Laser tag is still one of the coolest things ever, but it’s kinda weird for me (a 32-year-old man) and my friends to go to the local Magic Mountain to take on a team of kids celebrating little Gary’s 10th birthday.
This is where Father.io comes in.
Father.io is a new generation of laser tag that uses your smartphone and augmented reality to create what feels like a real-world first-person shooter video game. The company (which shares the Father.io name with the game) has started a crowdfunding project on IndieGogo to raise $50,000 to manufacture the special sensors that connect to the back of your iPhone or Android phone to make the entire game possible.
After launching in late January, the crowdfunding campaign has surpassed $210,000 from 4,523 backers. The game has seemingly caught the attention of so many people because it promises to combine elements from massively multiplayer hits like World of Warcraft with the geo-locational action of developer Niantic Labs’ Ingress. Only you don’t play Father.io with a controller, a mouse, or a few swipes on a screen — instead, you’re holding your phone up like it’s a weapon in Call of Duty and getting in fierce laser tag battles around your town.
This is a concept that combines the lucrative toy market with the $34.8 billion mobile-gaming business. That’s something we’ve seen successfully exploited previously by products like the Anki Overdrive connected car-racing set, which uses a smartphone to control artificially intelligent cars alongside the player’s vehicle.
GamesBeat talked with Father.io creator Francesco Ferrazzino last month to talk about this project and how it works. He explained that the power of the smartphone — along with its motion sensors, GPS tracking system, and Bluetooth connectivity — freed him up to build a professional-level laser tag attachment that’s only the size of a key chain. This enables you to point your phone like you’re taking a picture, but the screen will instead show you the heads-up display that you’d expect to find in something like Halo.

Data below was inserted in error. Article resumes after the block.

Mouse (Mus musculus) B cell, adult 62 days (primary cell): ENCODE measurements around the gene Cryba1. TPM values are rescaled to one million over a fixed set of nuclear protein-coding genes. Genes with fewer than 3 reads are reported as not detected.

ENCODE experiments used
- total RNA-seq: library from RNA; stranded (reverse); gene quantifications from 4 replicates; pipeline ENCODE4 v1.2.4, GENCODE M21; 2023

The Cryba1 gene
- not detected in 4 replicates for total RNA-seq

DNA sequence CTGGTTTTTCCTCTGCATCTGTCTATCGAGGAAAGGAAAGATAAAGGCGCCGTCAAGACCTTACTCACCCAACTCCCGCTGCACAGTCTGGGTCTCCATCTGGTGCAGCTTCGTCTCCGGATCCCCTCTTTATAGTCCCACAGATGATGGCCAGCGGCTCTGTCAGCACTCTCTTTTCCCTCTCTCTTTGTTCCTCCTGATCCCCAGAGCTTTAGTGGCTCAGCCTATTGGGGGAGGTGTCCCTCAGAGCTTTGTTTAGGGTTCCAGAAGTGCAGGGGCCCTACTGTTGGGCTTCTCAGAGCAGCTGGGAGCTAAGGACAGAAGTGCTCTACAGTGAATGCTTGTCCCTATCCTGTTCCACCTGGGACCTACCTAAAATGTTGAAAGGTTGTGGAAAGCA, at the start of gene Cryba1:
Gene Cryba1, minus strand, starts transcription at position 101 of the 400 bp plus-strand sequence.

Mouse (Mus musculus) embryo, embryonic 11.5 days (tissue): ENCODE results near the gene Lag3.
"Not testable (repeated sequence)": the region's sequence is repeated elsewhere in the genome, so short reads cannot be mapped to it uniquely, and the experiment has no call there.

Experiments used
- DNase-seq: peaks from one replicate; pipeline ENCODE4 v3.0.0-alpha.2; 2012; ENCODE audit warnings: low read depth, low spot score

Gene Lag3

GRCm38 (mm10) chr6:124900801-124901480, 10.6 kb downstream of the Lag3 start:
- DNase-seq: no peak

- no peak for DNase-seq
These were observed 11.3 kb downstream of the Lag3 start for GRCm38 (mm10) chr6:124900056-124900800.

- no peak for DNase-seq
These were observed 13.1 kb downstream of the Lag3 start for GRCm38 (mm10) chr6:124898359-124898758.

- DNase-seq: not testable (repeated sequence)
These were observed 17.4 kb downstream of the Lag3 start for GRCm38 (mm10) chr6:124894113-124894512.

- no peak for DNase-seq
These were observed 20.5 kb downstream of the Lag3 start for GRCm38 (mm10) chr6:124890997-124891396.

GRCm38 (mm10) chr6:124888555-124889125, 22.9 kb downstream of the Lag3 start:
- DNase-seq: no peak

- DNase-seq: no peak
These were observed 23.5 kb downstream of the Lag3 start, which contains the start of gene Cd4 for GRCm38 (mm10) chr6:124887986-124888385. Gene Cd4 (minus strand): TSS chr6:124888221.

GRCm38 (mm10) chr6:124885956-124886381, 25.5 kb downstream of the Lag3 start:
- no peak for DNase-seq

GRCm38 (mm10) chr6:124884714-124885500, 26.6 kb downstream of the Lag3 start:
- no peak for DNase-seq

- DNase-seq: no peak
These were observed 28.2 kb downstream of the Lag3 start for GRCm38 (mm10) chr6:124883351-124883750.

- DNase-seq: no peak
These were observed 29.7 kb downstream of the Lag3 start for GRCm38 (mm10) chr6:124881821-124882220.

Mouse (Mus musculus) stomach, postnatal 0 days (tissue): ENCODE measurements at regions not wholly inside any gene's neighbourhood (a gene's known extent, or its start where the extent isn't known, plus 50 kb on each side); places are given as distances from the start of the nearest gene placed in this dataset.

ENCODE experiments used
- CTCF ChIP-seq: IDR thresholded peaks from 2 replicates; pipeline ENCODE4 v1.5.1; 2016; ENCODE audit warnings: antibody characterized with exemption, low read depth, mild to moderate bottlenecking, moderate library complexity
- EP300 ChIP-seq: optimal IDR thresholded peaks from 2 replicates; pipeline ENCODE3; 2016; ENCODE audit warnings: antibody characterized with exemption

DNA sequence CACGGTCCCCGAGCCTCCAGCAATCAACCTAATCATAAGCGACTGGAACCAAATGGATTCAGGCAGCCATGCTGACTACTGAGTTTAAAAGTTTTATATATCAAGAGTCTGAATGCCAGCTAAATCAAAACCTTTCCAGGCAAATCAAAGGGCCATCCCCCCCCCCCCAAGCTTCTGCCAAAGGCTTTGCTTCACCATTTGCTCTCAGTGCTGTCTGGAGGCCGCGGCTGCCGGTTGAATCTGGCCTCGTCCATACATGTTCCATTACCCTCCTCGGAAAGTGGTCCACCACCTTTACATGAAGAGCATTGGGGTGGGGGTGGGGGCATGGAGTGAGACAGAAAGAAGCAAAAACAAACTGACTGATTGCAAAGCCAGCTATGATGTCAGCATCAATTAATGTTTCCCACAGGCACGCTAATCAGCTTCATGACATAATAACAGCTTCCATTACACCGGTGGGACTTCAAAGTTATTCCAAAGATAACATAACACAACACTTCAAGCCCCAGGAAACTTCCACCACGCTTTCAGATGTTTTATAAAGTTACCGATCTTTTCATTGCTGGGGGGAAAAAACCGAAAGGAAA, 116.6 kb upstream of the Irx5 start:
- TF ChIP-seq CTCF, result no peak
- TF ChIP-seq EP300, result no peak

“Everything is real time,” Ferrazzino told GamesBeat. “You have your health and your different weapons. We make it very good-looking, even photorealistic, because we adapt every object that’s 3D in the scene. We calculate it with the light, the real ambient light around you. It seems very realistic.”
You can get a taste of what it looks like in the video below:
This is all possible because of Father.io’s “Inceptor,” which is the official name for the laser emitter that you attach to the back of your phone. It has an array of sensors on it to help make the game work. The emitter has an impressive range of around 50 meters and almost no lag. This means that you can get into fights in open fields where you can snipe an opponent from a distance and get almost instant feedback that you took them out.
“The device will flash colors. But you’ll also see, in real time, that you’ve hit the enemy,” explained Ferrazzino. “One of the cool things we’ve added to this is, to minimize the lag over 3G and LTE connections, instead of broadcasting this information via the internet, we’re going to broadcast inside the hardware. We have a 2Ghz connection. That’s like the technology of a walkie-talkie. It’s not any very special technology, but it allows you to communicate over a long range, much longer than Bluetooth.”